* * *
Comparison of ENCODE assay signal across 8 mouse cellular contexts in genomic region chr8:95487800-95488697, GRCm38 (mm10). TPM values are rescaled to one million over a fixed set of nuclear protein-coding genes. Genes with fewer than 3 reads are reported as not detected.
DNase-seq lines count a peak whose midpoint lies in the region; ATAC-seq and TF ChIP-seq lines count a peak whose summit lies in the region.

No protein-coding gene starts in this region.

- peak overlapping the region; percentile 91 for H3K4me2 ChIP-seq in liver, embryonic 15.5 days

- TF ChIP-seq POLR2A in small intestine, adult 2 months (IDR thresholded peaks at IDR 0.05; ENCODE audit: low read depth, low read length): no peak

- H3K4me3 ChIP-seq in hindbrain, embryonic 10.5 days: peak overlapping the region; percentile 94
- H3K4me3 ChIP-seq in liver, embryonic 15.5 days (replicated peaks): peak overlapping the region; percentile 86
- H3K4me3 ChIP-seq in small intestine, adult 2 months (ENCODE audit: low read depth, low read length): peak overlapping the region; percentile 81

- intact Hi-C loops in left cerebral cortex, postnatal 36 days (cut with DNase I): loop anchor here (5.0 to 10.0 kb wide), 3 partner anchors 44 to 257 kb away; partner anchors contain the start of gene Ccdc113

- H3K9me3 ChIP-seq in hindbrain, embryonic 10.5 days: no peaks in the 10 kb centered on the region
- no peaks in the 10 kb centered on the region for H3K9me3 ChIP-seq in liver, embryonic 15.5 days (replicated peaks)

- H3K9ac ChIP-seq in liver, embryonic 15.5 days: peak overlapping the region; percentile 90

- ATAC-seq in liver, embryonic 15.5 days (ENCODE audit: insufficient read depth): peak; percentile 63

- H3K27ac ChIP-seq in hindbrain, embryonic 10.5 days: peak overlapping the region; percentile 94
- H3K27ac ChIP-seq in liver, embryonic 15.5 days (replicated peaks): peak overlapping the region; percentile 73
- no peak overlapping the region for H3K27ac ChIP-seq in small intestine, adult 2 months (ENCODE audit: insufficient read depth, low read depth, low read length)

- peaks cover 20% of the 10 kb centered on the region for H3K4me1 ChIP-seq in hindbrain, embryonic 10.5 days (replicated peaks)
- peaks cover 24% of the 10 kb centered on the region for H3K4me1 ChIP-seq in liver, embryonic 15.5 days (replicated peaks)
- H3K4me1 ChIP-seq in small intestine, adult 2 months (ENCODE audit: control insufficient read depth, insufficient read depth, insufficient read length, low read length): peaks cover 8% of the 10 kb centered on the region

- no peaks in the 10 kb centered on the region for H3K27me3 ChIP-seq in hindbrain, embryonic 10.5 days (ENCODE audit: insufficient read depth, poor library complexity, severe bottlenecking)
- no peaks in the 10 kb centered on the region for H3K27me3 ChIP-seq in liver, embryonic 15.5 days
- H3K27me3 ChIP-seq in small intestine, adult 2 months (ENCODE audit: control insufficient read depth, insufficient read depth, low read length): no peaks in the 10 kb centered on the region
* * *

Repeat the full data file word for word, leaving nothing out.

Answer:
Comparison of ENCODE assay signal across 8 mouse cellular contexts in genomic region chr8:95487800-95488697, GRCm38 (mm10). TPM values are rescaled to one million over a fixed set of nuclear protein-coding genes. Genes with fewer than 3 reads are reported as not detected.
DNase-seq lines count a peak whose midpoint lies in the region; ATAC-seq and TF ChIP-seq lines count a peak whose summit lies in the region.

No protein-coding gene starts in this region.

- peak overlapping the region; percentile 91 for H3K4me2 ChIP-seq in liver, embryonic 15.5 days

- TF ChIP-seq POLR2A in small intestine, adult 2 months (IDR thresholded peaks at IDR 0.05; ENCODE audit: low read depth, low read length): no peak

- H3K4me3 ChIP-seq in hindbrain, embryonic 10.5 days: peak overlapping the region; percentile 94
- H3K4me3 ChIP-seq in liver, embryonic 15.5 days (replicated peaks): peak overlapping the region; percentile 86
- H3K4me3 ChIP-seq in small intestine, adult 2 months (ENCODE audit: low read depth, low read length): peak overlapping the region; percentile 81

- intact Hi-C loops in left cerebral cortex, postnatal 36 days (cut with DNase I): loop anchor here (5.0 to 10.0 kb wide), 3 partner anchors 44 to 257 kb away; partner anchors contain the start of gene Ccdc113

- H3K9me3 ChIP-seq in hindbrain, embryonic 10.5 days: no peaks in the 10 kb centered on the region
- no peaks in the 10 kb centered on the region for H3K9me3 ChIP-seq in liver, embryonic 15.5 days (replicated peaks)

- H3K9ac ChIP-seq in liver, embryonic 15.5 days: peak overlapping the region; percentile 90

- ATAC-seq in liver, embryonic 15.5 days (ENCODE audit: insufficient read depth): peak; percentile 63

- H3K27ac ChIP-seq in hindbrain, embryonic 10.5 days: peak overlapping the region; percentile 94
- H3K27ac ChIP-seq in liver, embryonic 15.5 days (replicated peaks): peak overlapping the region; percentile 73
- no peak overlapping the region for H3K27ac ChIP-seq in small intestine, adult 2 months (ENCODE audit: insufficient read depth, low read depth, low read length)

- peaks cover 20% of the 10 kb centered on the region for H3K4me1 ChIP-seq in hindbrain, embryonic 10.5 days (replicated peaks)
- peaks cover 24% of the 10 kb centered on the region for H3K4me1 ChIP-seq in liver, embryonic 15.5 days (replicated peaks)
- H3K4me1 ChIP-seq in small intestine, adult 2 months (ENCODE audit: control insufficient read depth, insufficient read depth, insufficient read length, low read length): peaks cover 8% of the 10 kb centered on the region

- no peaks in the 10 kb centered on the region for H3K27me3 ChIP-seq in hindbrain, embryonic 10.5 days (ENCODE audit: insufficient read depth, poor library complexity, severe bottlenecking)
- no peaks in the 10 kb centered on the region for H3K27me3 ChIP-seq in liver, embryonic 15.5 days
- H3K27me3 ChIP-seq in small intestine, adult 2 months (ENCODE audit: control insufficient read depth, insufficient read depth, low read length): no peaks in the 10 kb centered on the region